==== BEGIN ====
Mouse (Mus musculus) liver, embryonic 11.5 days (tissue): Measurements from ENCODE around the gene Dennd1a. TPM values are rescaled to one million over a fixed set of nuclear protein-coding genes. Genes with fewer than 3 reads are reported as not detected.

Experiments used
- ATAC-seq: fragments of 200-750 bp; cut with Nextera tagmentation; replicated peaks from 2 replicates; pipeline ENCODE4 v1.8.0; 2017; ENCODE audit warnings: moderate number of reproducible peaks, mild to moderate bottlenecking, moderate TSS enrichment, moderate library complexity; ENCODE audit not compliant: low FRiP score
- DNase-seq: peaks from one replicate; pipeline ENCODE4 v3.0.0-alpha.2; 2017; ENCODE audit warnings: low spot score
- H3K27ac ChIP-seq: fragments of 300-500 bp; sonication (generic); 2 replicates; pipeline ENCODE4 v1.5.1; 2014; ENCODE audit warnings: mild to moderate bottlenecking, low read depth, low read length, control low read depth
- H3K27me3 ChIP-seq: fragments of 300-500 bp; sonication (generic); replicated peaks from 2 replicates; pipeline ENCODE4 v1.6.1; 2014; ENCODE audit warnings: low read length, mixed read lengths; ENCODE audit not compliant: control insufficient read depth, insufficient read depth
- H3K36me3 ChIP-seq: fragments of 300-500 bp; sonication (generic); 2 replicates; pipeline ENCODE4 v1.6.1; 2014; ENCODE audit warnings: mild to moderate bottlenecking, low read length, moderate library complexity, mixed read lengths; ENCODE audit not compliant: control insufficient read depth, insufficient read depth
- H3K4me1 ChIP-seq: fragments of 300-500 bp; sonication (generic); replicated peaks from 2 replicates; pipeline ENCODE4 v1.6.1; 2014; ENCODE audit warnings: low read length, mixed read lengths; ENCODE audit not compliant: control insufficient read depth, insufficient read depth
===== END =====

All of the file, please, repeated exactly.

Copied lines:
Mouse (Mus musculus) liver, embryonic 11.5 days (tissue): Measurements from ENCODE around the gene Dennd1a. TPM values are rescaled to one million over a fixed set of nuclear protein-coding genes. Genes with fewer than 3 reads are reported as not detected.

Experiments used
- ATAC-seq: fragments of 200-750 bp; cut with Nextera tagmentation; replicated peaks from 2 replicates; pipeline ENCODE4 v1.8.0; 2017; ENCODE audit warnings: moderate number of reproducible peaks, mild to moderate bottlenecking, moderate TSS enrichment, moderate library complexity; ENCODE audit not compliant: low FRiP score
- DNase-seq: peaks from one replicate; pipeline ENCODE4 v3.0.0-alpha.2; 2017; ENCODE audit warnings: low spot score
- H3K27ac ChIP-seq: fragments of 300-500 bp; sonication (generic); 2 replicates; pipeline ENCODE4 v1.5.1; 2014; ENCODE audit warnings: mild to moderate bottlenecking, low read depth, low read length, control low read depth
- H3K27me3 ChIP-seq: fragments of 300-500 bp; sonication (generic); replicated peaks from 2 replicates; pipeline ENCODE4 v1.6.1; 2014; ENCODE audit warnings: low read length, mixed read lengths; ENCODE audit not compliant: control insufficient read depth, insufficient read depth
- H3K36me3 ChIP-seq: fragments of 300-500 bp; sonication (generic); 2 replicates; pipeline ENCODE4 v1.6.1; 2014; ENCODE audit warnings: mild to moderate bottlenecking, low read length, moderate library complexity, mixed read lengths; ENCODE audit not compliant: control insufficient read depth, insufficient read depth
- H3K4me1 ChIP-seq: fragments of 300-500 bp; sonication (generic); replicated peaks from 2 replicates; pipeline ENCODE4 v1.6.1; 2014; ENCODE audit warnings: low read length, mixed read lengths; ENCODE audit not compliant: control insufficient read depth, insufficient read depth